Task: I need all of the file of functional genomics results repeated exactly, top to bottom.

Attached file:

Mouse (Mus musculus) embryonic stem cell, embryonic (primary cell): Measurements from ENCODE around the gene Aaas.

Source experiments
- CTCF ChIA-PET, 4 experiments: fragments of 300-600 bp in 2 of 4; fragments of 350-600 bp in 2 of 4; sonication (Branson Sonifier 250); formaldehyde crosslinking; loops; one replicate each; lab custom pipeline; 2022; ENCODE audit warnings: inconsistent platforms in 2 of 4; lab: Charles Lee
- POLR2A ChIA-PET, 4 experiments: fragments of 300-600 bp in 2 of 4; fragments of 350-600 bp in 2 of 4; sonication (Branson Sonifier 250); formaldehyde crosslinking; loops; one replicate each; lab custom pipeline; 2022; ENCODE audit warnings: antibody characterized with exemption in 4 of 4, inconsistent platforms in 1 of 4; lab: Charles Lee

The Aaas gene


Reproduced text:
Mouse (Mus musculus) embryonic stem cell, embryonic (primary cell): Measurements from ENCODE around the gene Aaas.

Source experiments
- CTCF ChIA-PET, 4 experiments: fragments of 300-600 bp in 2 of 4; fragments of 350-600 bp in 2 of 4; sonication (Branson Sonifier 250); formaldehyde crosslinking; loops; one replicate each; lab custom pipeline; 2022; ENCODE audit warnings: inconsistent platforms in 2 of 4; lab: Charles Lee
- POLR2A ChIA-PET, 4 experiments: fragments of 300-600 bp in 2 of 4; fragments of 350-600 bp in 2 of 4; sonication (Branson Sonifier 250); formaldehyde crosslinking; loops; one replicate each; lab custom pipeline; 2022; ENCODE audit warnings: antibody characterized with exemption in 4 of 4, inconsistent platforms in 1 of 4; lab: Charles Lee

The Aaas gene